O thou who art steadfast in the Covenant! A letter was dispatched some days previously, containing a letter written to the spouse of Áqá Músá; a testimony was likewise composed, which was sent as an enclosure. God willing, they will arrive.
Thou didst write that even in times of hardship the friends are still engaged in teaching. Such indeed is the attribute of the well-favoured, and the characteristic of the sincere: that by no obstacle can they be obstructed, nor by any eventuality can they be deprived; nay rather, under the direst constraint and calamity, they continue to promote the teachings of the Kingdom on high, while under the threat of sword and fetter they raise the cry “How blessed are we!” and “How blissful is our lot!”
The vicissitudes of the age encompass friend and foe alike. It is not the fate of mortal man ever to attain unto tranquillity of heart and soul. For this reason, one must not attach importance to the changes and chances of the fleeting days of life; rather, he should arise to perform whatsoever it behoveth and beseemeth him to do, irrespective of whether he be reposing upon a couch of ease or threatened by the sword of his enemy.
Thou didst write concerning the progress of the friends of Bákú, reporting that in all worldly and heavenly respects they have charted a course of advancement and success, becoming one and all distinguished from all other communities.
As for the small number that have fallen a prey to the wicked-doers, this may be accounted for by the consideration that when the fire of sedition is kindled amid the dry jungle, it is inevitable that some verdant trees too will be consumed.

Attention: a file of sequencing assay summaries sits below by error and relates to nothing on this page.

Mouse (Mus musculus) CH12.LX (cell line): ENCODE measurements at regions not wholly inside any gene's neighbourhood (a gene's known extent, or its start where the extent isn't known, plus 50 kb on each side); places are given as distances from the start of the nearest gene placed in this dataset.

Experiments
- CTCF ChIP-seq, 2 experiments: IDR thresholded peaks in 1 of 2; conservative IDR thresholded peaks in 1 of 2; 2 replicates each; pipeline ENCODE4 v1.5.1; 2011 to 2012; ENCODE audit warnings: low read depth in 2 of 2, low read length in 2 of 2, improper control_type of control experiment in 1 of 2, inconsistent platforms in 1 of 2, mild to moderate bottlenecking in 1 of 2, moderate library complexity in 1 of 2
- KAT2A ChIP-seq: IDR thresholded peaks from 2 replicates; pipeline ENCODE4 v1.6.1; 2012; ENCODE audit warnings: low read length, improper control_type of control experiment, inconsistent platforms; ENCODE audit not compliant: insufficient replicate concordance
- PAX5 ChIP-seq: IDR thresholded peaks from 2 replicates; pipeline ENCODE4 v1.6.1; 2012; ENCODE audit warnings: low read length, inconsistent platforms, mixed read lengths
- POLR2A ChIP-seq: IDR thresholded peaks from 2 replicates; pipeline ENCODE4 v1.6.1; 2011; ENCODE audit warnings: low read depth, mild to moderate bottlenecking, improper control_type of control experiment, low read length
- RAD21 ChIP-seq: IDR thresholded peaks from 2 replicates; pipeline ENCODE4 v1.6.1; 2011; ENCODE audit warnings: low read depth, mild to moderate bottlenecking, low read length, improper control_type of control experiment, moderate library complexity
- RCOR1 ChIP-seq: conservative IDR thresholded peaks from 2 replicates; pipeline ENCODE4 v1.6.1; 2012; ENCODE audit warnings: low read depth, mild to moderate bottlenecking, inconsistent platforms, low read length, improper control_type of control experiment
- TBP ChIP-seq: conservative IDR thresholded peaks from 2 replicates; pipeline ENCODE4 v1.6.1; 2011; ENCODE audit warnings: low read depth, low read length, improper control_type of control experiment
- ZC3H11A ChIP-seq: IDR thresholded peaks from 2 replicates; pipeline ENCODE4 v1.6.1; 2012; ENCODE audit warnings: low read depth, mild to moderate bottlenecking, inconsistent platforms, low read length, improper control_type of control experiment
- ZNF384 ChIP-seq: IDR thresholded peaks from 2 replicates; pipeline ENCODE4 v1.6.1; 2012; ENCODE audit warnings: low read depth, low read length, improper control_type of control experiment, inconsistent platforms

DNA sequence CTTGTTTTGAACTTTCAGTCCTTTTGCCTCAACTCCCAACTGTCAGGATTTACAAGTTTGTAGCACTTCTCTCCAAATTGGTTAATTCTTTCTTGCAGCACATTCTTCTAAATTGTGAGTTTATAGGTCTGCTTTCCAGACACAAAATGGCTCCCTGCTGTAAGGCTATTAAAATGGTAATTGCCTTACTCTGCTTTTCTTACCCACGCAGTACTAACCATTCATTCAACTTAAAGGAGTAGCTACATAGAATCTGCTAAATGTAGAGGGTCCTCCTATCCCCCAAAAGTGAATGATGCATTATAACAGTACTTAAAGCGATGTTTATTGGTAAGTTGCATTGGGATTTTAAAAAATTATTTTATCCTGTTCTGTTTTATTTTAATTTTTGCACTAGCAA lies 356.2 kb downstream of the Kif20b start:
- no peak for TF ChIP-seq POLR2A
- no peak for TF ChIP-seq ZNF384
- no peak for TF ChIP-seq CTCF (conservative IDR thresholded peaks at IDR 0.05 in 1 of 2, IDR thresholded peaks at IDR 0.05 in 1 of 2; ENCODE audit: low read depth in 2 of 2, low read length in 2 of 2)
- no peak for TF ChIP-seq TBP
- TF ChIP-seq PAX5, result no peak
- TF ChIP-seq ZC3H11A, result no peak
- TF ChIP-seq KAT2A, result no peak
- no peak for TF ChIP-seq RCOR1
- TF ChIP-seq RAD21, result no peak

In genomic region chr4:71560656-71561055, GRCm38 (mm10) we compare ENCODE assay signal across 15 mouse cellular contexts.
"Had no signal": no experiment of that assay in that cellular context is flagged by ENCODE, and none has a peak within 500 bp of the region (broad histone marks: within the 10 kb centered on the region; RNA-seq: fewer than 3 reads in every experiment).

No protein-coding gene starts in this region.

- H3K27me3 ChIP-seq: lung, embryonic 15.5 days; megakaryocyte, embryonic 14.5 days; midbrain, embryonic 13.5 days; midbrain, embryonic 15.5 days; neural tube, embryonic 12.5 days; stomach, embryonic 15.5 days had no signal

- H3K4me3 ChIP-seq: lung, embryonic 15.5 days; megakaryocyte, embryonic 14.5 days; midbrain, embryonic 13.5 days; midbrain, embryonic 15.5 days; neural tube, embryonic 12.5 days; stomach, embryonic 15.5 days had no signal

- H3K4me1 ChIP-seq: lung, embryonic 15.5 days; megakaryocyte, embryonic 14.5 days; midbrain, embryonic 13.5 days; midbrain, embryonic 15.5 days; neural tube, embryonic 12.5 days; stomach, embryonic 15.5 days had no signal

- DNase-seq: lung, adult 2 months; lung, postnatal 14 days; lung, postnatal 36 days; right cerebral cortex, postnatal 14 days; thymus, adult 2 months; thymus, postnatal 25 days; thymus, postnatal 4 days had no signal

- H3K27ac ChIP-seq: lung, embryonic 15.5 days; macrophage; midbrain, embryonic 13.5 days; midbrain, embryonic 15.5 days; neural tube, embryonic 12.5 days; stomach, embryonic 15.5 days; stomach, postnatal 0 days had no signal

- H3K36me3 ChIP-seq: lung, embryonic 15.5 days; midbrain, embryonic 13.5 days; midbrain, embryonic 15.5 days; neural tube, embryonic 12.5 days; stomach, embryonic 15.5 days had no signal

For this reason I wrote previously that the friends must hold aloof from all confessions in political affairs, and conduct themselves in an impartial manner. They should attend the gatherings of no party, nor seek fellowship with any faction. Praise be to God! Through the preservation of the teachings of the Blessed Beauty, in all parts of the world the friends have remained protected and preserved.
On behalf of these few souls who, by chance, have quaffed the cup of martyrdom—and likewise those souls who have suffered financial loss—fervent prayers and supplications were offered at the Threshold of Oneness, that the abundance of God’s grace might encompass all, and those souls who chanced to be slain might, in the Court of Oneness, be accounted martyrs. Such is the highest hope of this servant.
Áqá Músá—upon whom be the mercy of God, and His Divine good-pleasure—was not successful, during his lifetime, in founding and instituting in Bákú a Mashriqu’l-Adhkár; and I too, as thou knowest, accepted naught from him. If, however, he had erected this mighty structure, what an influence it would by now have exerted, alike in the kingdoms of earth and heaven!
Now the wealth is fallen into the hands of people who, as thou sayest, he would not have consented should enter his home, and whom he held in the utmost abhorrence. Take heed, then, O men of insight! Gracious God! The wealthy friends exert no endeavour, nor render any service, such is their attachment to these earthly riches. Yet then it chanceth that after death their wealth falleth into the hands of their enemies! These latter feast thereon, and, as the common people say, “recite the Fátiḥih.”1
Thou and some others had requested permission to come on a visit to the Holy Land. During these days, to come on such a visit would entail much trouble and many difficulties, such that ye might conceivably spend six months on the way. Do ye postpone the time of your visit to another occasion.